Systematic medical appraisal referral and treatment mental health project provided mental health care for common mental disorders in a rural community of Andhra Pradesh. It employed a task-shifting approach through training accredited social health activists and primary healthcare center doctors for screening, diagnosis and management using an electronic decision support system and conducting an anti-stigma campaign to raise awareness for mental health and help-seeking which included printed information, education and communication materials, indirect social contact and a promotional video and drama. Indirect social contact and drama were found to be most helpful [68]. Information obtained through the intervention helped the participants to approach the activists, share their concerns and increased their perceived need for help-seeking [69]. Participants became aware of the available services and utilization increased from 0.8% to 12.6%. Mobile-based technology for mental health service delivery using government resources was found to be feasible [70]. The longitudinal assessment showed improvement in knowledge, attitude and behaviors related to mental health along with a tenfold drop in perception of stigma related to help-seeking and service use [71].

Similarly, VISHRAM (the Vidarbha Stress and Health ProgRAM), a multi-component grass-root community-based mental health program was developed to tackle risk factors for suicide and increase contact coverage for depression among rural community members by improving mental health literacy and increasing the provision of evidence-based interventions by community workers and lay counselors and teaming up with the general practitioners and psychiatrists. There was a significant increase in mental health literacy and help-seeking inclination post-intervention and contact coverage increased from 4.3% to 27.2% [72].

A handful of studies conducted on help-seeking interventions have shown that significant improvement could be achieved in knowledge, attitude and behaviors related to help-seeking and utilization of services along with a reduction in perceived barriers and stigma. However, there is a need for more studies in this area.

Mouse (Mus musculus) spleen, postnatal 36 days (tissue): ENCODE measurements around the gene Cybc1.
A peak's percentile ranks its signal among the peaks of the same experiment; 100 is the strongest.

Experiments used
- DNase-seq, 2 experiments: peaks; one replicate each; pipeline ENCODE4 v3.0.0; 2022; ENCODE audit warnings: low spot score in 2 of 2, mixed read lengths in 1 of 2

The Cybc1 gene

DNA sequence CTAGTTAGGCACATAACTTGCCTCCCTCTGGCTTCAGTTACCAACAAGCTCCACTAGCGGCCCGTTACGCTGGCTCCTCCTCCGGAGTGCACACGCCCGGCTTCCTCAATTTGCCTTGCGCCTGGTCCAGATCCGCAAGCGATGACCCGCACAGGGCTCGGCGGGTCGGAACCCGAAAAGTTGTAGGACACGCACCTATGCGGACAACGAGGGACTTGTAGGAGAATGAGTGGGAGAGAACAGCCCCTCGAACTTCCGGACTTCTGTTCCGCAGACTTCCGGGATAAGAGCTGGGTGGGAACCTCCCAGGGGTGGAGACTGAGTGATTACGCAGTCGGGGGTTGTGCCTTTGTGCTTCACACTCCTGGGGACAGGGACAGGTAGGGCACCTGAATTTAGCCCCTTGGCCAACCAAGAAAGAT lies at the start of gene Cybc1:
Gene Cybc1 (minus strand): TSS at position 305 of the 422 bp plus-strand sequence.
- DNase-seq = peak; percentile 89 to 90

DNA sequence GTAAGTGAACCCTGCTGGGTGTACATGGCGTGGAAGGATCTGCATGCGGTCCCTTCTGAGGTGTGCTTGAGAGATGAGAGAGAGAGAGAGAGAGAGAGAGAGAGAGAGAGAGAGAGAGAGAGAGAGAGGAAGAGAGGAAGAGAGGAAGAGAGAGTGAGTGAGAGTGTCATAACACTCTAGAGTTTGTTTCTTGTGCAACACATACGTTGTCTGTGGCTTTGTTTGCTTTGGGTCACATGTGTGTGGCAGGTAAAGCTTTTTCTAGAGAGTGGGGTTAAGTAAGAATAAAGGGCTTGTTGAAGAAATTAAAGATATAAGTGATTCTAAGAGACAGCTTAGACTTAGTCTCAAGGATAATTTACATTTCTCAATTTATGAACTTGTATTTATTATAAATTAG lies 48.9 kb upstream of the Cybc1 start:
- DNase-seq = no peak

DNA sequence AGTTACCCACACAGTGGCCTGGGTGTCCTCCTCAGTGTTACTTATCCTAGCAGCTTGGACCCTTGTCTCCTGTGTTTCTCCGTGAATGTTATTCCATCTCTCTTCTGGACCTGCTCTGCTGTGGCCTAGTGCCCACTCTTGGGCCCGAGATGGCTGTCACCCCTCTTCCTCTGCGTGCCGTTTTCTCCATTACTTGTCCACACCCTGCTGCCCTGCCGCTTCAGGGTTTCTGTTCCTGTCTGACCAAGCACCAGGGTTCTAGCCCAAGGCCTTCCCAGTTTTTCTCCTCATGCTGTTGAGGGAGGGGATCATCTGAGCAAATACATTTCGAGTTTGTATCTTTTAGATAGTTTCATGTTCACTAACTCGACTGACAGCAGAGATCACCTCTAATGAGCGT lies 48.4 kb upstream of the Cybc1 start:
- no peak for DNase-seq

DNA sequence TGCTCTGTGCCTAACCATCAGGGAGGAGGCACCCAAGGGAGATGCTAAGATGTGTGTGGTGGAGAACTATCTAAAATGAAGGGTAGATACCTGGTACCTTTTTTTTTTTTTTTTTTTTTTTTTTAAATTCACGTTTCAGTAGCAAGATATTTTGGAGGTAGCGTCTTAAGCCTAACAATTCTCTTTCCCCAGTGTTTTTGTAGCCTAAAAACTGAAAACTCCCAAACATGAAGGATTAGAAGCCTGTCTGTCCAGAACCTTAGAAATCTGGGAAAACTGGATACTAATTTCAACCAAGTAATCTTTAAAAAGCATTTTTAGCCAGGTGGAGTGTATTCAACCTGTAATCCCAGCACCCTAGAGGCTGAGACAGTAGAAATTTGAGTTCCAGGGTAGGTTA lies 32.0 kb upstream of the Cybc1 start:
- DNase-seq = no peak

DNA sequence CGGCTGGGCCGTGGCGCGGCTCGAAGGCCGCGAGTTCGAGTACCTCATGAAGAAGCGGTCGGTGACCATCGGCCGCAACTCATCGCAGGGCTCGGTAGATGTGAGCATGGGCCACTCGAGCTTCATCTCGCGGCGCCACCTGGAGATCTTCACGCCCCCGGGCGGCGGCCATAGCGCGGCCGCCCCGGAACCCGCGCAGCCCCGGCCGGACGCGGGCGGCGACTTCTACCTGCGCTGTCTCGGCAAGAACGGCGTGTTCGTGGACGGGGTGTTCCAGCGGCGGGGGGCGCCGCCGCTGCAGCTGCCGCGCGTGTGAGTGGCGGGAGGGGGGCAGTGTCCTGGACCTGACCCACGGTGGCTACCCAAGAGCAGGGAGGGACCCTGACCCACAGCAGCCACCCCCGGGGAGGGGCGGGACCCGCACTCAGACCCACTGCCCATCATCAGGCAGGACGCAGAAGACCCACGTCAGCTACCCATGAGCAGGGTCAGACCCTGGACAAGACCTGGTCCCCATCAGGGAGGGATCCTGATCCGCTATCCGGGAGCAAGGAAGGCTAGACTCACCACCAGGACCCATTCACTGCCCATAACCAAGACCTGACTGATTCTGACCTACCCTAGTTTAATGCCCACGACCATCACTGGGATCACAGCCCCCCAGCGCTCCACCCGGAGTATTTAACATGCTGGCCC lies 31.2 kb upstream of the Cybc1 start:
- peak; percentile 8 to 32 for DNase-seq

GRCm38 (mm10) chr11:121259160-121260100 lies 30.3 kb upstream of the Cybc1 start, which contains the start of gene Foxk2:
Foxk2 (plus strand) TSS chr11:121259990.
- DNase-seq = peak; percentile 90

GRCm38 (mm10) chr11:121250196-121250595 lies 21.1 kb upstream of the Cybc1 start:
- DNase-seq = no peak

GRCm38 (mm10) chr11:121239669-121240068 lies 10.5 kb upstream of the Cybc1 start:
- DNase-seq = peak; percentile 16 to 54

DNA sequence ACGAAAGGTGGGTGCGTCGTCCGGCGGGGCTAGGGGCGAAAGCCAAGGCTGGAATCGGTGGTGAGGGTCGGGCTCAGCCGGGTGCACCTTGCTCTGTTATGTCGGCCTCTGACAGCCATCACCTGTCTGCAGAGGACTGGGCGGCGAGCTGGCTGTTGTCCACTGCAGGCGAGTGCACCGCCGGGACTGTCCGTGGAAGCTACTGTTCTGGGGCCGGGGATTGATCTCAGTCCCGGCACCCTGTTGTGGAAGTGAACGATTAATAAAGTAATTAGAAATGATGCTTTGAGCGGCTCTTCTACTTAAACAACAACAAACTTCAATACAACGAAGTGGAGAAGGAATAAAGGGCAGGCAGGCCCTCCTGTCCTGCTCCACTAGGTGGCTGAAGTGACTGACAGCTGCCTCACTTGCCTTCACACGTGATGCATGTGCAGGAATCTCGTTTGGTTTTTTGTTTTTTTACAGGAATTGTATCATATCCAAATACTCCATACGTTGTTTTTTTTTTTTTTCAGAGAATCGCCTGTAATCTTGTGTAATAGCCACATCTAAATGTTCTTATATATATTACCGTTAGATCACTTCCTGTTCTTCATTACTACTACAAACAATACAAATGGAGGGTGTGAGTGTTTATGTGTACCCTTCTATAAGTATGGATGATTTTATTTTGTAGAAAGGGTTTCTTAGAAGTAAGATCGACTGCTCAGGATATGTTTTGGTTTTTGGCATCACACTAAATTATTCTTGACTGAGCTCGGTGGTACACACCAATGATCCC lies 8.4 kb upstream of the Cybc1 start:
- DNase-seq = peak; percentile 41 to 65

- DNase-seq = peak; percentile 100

Implications

There is a need for large-scale studies, particularly on samples of distressed non-treatment seekers from varied backgrounds that comprehensively assess the role of various barriers to help-seeking and examine mediators and moderators in the professional help-seeking process. There is a need for further studies that can help in a systematic examination of any differences in factors related to help-seeking between different psychiatric disorders as well as between psychiatric disorders and non-communicable diseases in general. Findings from such studies can provide important leads for fine-tuning the interventions to promote help-seeking for various disorders. There have been very few studies in India that have explored preferences for medical and psychological interventions for various common mental disorders. The paucity of studies on interventions to improve help-seeking inclinations and behaviors highlights that addressing demand-side barriers requires as much attention as managing supply-side barriers for reducing the treatment gap for mental health problems in the Indian context.